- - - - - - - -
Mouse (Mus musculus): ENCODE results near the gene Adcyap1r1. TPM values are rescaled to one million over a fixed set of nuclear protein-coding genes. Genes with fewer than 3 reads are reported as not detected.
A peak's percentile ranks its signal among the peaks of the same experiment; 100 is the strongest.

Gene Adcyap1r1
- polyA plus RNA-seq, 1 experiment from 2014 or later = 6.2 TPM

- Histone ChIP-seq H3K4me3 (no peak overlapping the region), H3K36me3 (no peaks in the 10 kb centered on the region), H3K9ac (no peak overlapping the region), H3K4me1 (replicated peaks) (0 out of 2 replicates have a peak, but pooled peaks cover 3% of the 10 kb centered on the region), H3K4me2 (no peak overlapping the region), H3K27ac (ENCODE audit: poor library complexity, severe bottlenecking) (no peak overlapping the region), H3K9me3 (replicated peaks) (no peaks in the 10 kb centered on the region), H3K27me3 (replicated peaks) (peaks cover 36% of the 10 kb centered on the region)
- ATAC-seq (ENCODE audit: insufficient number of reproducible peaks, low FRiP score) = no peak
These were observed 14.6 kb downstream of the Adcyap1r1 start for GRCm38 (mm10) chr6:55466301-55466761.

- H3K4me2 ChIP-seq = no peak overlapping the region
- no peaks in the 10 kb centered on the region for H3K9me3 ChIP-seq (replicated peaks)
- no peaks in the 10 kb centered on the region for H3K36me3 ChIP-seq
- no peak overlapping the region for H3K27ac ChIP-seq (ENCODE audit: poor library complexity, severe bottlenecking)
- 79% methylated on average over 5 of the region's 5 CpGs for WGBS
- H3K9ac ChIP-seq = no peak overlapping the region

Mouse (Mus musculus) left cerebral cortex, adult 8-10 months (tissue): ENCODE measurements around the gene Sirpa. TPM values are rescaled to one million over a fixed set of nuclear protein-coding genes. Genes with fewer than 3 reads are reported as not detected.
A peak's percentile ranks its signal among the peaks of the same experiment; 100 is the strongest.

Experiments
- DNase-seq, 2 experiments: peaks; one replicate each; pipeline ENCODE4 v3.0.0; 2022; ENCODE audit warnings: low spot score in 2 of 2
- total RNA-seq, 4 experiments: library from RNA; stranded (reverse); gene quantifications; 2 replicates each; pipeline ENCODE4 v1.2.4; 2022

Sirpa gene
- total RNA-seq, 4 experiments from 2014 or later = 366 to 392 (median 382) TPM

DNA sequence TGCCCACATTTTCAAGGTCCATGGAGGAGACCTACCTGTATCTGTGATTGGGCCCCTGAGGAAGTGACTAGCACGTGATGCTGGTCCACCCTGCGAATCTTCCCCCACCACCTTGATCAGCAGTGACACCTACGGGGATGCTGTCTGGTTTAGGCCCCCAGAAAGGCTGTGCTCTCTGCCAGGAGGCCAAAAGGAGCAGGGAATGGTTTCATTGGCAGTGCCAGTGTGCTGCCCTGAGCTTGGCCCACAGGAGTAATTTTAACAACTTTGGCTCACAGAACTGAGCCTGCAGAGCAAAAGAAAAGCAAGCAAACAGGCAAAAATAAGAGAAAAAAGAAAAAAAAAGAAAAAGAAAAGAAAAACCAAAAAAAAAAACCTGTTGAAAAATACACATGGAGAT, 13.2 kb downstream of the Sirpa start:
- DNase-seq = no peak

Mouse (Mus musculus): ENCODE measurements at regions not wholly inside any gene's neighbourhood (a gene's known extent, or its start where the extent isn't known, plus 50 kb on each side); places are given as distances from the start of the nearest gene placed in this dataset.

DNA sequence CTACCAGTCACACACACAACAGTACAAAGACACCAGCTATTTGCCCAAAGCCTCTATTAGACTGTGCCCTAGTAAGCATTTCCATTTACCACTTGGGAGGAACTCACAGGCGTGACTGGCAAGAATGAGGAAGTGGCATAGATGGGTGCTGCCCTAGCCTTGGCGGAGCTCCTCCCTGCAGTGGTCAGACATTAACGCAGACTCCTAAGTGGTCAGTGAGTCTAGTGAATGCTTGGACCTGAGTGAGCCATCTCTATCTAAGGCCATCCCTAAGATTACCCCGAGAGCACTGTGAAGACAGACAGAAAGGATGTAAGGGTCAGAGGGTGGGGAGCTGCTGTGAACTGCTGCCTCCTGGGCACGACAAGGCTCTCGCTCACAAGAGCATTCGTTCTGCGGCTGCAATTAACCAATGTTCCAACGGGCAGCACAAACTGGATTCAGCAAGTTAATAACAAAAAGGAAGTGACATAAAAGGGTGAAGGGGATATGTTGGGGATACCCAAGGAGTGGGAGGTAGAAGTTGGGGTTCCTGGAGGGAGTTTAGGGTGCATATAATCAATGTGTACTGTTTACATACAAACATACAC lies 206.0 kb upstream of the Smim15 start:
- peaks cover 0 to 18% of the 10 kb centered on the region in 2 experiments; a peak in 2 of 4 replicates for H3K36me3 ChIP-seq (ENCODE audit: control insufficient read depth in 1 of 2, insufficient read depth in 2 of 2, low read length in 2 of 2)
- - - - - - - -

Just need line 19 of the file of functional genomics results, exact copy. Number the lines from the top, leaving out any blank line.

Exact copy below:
Sirpa gene